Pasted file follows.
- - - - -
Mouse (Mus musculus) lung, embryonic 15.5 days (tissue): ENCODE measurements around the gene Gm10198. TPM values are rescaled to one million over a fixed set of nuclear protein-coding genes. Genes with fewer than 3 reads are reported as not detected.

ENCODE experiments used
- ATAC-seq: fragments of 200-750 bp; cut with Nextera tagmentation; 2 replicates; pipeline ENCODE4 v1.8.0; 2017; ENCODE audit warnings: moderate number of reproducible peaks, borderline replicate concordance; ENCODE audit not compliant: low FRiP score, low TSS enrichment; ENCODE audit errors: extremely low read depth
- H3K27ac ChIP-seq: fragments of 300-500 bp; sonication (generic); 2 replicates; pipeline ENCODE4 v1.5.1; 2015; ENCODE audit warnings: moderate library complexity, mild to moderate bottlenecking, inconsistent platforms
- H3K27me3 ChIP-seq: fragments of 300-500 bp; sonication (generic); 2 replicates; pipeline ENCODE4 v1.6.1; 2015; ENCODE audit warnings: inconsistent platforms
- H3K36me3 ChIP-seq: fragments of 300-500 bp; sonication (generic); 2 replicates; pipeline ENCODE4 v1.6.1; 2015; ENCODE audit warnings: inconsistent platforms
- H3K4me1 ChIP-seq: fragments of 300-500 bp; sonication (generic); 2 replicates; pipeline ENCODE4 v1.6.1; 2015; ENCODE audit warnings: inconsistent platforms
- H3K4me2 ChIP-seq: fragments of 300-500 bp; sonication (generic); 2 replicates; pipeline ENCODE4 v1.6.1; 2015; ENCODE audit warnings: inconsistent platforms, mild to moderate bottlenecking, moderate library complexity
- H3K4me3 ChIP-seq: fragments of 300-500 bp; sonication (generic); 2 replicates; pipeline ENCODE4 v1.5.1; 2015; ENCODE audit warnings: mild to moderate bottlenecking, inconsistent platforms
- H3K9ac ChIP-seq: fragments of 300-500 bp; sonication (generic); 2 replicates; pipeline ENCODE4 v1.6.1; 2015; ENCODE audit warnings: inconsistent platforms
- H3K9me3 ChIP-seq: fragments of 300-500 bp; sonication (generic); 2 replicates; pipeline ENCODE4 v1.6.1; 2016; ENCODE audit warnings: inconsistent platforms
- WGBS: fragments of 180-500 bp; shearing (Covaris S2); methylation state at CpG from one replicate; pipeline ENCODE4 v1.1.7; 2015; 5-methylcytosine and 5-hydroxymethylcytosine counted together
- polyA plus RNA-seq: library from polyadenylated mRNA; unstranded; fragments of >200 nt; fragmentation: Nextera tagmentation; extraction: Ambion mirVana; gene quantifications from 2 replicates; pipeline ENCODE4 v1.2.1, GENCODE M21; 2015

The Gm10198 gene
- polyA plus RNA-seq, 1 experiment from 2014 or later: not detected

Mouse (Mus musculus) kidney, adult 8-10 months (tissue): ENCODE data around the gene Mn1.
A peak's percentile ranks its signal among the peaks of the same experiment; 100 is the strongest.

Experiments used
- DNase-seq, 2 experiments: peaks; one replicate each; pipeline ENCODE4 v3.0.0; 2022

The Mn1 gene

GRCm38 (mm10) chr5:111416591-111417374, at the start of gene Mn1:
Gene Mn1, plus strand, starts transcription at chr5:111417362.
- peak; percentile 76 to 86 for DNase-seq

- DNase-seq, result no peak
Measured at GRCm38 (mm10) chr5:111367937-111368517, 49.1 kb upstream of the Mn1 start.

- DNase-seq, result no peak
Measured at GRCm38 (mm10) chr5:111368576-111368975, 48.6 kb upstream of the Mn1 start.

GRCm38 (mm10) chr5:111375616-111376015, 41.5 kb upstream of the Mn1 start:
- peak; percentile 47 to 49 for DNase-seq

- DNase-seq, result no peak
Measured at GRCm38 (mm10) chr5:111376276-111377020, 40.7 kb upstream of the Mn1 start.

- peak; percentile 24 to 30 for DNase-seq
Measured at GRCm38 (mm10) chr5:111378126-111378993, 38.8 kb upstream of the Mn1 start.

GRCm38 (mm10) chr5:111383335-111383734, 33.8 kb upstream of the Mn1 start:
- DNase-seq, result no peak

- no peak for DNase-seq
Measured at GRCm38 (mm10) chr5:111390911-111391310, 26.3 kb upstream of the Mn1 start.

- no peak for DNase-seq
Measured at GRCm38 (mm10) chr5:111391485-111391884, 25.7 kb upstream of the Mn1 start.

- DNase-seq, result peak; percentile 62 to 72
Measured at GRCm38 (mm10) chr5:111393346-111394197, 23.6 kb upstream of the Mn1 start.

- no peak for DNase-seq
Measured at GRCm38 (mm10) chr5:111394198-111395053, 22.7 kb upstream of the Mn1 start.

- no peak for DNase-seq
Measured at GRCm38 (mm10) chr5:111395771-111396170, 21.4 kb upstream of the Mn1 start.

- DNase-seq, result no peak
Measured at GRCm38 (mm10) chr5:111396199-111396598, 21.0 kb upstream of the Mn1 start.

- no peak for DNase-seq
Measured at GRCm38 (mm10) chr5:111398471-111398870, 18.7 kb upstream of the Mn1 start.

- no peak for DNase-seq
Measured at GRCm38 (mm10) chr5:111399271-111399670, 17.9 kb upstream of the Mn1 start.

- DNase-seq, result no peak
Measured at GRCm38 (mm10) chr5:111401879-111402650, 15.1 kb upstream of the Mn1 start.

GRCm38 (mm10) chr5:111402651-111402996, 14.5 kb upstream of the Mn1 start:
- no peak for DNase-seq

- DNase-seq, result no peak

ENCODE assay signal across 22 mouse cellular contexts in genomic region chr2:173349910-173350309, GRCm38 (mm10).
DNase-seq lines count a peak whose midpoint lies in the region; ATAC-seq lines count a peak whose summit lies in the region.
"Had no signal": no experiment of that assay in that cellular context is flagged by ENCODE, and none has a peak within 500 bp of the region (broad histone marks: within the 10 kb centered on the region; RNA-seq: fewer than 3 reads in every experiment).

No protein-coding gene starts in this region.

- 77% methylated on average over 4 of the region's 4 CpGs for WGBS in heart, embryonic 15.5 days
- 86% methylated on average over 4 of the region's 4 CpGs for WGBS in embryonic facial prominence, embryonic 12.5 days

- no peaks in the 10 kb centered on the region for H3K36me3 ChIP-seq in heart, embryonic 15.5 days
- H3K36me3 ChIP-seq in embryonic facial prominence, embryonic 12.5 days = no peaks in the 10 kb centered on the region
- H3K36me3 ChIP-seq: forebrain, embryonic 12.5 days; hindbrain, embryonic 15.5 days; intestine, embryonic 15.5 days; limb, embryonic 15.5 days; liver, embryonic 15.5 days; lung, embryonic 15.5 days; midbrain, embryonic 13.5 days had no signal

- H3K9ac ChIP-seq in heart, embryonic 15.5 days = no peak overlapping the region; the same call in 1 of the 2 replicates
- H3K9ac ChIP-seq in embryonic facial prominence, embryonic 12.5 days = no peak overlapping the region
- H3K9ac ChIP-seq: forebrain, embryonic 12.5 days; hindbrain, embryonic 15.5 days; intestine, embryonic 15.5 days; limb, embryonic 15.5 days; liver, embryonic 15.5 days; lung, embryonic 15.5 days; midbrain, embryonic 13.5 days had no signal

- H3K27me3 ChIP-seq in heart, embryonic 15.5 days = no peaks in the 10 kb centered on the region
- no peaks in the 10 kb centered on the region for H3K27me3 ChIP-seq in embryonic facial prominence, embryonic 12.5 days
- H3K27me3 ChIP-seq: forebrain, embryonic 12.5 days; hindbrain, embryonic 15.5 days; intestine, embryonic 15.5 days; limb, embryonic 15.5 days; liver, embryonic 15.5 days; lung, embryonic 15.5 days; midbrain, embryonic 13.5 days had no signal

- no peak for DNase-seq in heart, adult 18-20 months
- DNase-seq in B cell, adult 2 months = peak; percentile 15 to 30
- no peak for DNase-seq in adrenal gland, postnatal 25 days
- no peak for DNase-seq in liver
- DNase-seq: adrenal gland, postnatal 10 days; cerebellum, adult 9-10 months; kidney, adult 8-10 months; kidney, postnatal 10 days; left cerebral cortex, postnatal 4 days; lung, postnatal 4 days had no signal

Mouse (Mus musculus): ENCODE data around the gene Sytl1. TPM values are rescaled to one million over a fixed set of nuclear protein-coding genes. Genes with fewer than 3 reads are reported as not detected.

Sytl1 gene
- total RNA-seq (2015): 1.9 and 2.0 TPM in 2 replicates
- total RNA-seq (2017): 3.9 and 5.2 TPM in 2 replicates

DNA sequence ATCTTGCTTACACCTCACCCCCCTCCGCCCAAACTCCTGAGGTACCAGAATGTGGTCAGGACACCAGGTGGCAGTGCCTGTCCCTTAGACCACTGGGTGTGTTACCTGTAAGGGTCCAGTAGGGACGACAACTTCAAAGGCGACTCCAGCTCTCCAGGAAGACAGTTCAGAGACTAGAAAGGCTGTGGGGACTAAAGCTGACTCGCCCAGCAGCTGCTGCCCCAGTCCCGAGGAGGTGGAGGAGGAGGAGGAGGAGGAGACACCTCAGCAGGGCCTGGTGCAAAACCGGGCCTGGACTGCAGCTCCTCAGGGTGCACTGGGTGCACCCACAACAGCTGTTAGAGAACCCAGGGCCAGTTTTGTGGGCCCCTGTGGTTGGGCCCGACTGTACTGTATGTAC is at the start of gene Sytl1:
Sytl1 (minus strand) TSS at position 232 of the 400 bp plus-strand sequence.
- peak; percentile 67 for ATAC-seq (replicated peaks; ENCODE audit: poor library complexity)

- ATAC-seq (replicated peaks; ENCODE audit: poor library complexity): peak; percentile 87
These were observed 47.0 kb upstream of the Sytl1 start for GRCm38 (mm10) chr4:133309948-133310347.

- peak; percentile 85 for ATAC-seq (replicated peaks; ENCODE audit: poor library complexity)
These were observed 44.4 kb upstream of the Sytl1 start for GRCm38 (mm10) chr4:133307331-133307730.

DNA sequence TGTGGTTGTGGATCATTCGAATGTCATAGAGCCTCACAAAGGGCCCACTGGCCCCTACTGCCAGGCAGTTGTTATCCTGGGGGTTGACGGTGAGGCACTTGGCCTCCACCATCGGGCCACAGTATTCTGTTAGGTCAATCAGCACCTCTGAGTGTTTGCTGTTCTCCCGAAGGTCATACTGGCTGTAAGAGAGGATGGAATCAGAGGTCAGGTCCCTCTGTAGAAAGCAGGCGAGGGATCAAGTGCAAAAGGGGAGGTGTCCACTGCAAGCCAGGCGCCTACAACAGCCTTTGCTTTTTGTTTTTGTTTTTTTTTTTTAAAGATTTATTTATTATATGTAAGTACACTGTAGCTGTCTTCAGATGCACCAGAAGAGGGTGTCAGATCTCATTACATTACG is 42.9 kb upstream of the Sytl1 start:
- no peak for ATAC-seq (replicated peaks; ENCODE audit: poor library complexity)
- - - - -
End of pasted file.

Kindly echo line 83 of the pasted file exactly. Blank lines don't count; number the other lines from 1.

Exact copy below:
- peak; percentile 67 for ATAC-seq (replicated peaks; ENCODE audit: poor library complexity)